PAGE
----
A photograph of 17 years old Charles from his identity card.



Being close to the sea it is hardly surprising that at the age of 14 Charles joined the Merchant Navy as an apprentice. Gradually moving through the ranks. When war broke out he could be found in the fighting for his country and was Appointed Lieutenant Commander in the Royal Navy on 26 March 1941.


Charles married twice firstly to Beatrice Jones in 1934, (she was 13 years older than 30 year old Charles) and secondly to Jane Alexander in 1974 when he had retired and had settled near the New Forest in Hampshire. He had no children.


Despite their poor start to life his brother also did well becoming a quantity surveyor and company director.




Ooops Again !!

Dec 23 1958




FROM OUR CORRESPONDENT TUNBRIDGE WELLS, DEC. 22 The driver of a diesel electric train had a remarkable escape from serious injury when his train collided with the rear of a stationary diesel electric train in Tunbridge Wells Central station shortly after 1 p.m. to-day. Eighteen people were admitted to hospital. The stationary train, which had travelled slowly from Hastings, was waiting to link up with the second train, also from Hastings, to form a fast train to Charing Cross when the collision occurred. The main Hastings-London line was still blocked at midnight. Railway workers used crowbars to free the driver of the second train, Mr. Charles Giles, aged 62, of Church Down, Bromley, from his wrecked cab. He escaped with lacerations of the scalp and left cheek. With two passengers he was detained in hospital. The others were Mr. William Cross, aged 75. of Ashley Gardens. Rusthall, Tunbridge Wells, who had minor injuries and Mrs. Janet Burr, aged 61, of Croft Road, Hastings, who suffered concussion. The condition of all three was described as comfortable. Another passenger, Mrs. Mildred Muckleston, aged 70, of Hill Street, Hastings, who had fractured ribs, was discharged from hospital to the care of her daughter. The others taken to hospital were discharged after treatment for cuts and bruises. Many other passengers were given first aid for minor cuts and shock on the platform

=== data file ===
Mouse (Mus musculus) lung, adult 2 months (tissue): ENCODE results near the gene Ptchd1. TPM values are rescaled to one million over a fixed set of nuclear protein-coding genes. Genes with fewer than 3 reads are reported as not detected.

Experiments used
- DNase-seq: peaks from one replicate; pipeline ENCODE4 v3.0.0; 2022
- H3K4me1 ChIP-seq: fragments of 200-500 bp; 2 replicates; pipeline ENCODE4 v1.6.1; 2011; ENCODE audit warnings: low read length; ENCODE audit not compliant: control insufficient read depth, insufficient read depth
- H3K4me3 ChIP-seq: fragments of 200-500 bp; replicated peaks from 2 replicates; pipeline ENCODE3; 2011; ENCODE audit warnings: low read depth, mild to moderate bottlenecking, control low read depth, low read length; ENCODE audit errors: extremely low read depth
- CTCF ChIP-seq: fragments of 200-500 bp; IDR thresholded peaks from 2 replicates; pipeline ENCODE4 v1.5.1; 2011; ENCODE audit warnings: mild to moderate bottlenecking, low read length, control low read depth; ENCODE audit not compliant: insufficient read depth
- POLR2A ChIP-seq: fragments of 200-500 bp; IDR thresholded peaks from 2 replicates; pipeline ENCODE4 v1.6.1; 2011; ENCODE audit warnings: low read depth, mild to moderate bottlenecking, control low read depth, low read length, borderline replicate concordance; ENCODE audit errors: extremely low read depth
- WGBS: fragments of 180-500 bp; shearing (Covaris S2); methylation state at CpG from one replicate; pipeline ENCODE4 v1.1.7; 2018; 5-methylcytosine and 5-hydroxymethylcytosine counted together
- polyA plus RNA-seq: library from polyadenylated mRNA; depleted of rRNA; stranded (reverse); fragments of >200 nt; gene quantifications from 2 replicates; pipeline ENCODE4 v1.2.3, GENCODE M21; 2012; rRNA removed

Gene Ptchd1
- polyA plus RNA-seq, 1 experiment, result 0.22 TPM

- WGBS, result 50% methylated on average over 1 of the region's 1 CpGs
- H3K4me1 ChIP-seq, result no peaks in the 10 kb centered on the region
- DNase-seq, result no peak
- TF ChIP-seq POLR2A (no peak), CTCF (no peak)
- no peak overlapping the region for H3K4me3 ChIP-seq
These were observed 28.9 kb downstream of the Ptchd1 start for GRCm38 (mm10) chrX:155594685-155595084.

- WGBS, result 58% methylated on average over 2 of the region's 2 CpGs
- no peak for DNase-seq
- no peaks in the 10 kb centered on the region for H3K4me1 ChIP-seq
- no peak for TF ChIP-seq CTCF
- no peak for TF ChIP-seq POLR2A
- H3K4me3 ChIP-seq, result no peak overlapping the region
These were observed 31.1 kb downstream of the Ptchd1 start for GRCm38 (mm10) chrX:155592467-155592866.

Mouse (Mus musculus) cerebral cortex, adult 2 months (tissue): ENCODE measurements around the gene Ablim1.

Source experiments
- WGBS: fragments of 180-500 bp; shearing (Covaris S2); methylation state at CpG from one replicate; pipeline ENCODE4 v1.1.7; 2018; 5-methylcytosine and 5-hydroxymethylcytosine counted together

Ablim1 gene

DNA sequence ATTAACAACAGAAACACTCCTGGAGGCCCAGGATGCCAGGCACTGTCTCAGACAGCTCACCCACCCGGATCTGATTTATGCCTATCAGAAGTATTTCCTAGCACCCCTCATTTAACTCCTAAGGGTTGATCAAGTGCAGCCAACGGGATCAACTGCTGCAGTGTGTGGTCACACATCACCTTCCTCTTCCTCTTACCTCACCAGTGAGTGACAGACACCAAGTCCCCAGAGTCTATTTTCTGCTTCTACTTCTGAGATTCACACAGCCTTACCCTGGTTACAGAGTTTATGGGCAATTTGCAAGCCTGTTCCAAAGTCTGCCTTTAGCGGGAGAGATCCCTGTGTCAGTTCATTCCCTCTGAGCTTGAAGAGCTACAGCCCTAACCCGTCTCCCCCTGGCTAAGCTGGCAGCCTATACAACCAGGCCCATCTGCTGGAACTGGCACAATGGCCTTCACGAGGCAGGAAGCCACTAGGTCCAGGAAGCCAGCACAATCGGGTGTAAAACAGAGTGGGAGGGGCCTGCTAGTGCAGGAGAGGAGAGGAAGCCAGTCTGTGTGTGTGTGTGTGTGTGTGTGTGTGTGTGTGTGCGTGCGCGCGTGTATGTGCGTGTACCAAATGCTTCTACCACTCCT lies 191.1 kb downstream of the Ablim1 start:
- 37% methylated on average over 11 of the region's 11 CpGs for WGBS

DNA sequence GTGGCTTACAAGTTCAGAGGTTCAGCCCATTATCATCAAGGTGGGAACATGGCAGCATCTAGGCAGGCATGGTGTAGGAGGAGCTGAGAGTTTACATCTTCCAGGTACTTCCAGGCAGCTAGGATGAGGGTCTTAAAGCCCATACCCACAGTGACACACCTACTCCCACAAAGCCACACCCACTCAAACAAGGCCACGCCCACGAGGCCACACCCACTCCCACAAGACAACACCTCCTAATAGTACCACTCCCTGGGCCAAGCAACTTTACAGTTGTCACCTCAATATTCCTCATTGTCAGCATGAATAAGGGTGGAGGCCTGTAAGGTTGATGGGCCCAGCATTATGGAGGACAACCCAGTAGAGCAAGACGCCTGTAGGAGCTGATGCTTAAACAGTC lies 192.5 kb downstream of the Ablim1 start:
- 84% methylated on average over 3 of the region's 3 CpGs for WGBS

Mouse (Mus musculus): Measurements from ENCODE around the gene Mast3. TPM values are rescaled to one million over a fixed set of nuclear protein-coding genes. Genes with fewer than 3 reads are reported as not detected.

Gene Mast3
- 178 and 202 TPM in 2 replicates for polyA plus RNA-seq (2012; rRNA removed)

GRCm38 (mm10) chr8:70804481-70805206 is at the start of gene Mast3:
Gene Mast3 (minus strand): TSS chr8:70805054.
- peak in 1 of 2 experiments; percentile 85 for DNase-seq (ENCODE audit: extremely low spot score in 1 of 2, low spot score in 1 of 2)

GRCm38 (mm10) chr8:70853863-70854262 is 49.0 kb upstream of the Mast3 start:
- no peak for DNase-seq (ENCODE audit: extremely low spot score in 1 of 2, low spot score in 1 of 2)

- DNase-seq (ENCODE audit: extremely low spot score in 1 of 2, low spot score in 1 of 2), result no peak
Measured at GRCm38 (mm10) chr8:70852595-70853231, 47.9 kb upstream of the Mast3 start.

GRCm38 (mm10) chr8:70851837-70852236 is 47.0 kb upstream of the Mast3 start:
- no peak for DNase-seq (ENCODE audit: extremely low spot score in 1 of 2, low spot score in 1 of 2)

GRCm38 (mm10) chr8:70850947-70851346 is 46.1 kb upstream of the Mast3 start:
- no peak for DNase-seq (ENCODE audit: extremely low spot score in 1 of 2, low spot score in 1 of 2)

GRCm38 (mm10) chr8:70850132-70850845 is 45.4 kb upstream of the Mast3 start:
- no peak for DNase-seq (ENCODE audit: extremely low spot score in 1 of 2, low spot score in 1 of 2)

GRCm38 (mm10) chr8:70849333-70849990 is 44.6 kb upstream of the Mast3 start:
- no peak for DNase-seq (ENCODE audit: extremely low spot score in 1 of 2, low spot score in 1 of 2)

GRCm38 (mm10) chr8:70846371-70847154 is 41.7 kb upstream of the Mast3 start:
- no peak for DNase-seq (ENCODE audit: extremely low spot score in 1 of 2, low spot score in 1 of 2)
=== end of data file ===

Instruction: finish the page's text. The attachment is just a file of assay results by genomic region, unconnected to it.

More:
Mildred was the widow of Frederick Rowland Muckleston who died in 1944 aged 64 a Linen Collar Manufacturer. Mildred made a full recovery and died in 1967 aged 84. As do many women, she obviously knocked a few years off her age for the reporter. Her daughter was Gertrude Annie Plugge (nee Muckleston) wife of the television executive and MP.


More information on this train crash including pictures can be found on John Vaughan's forum at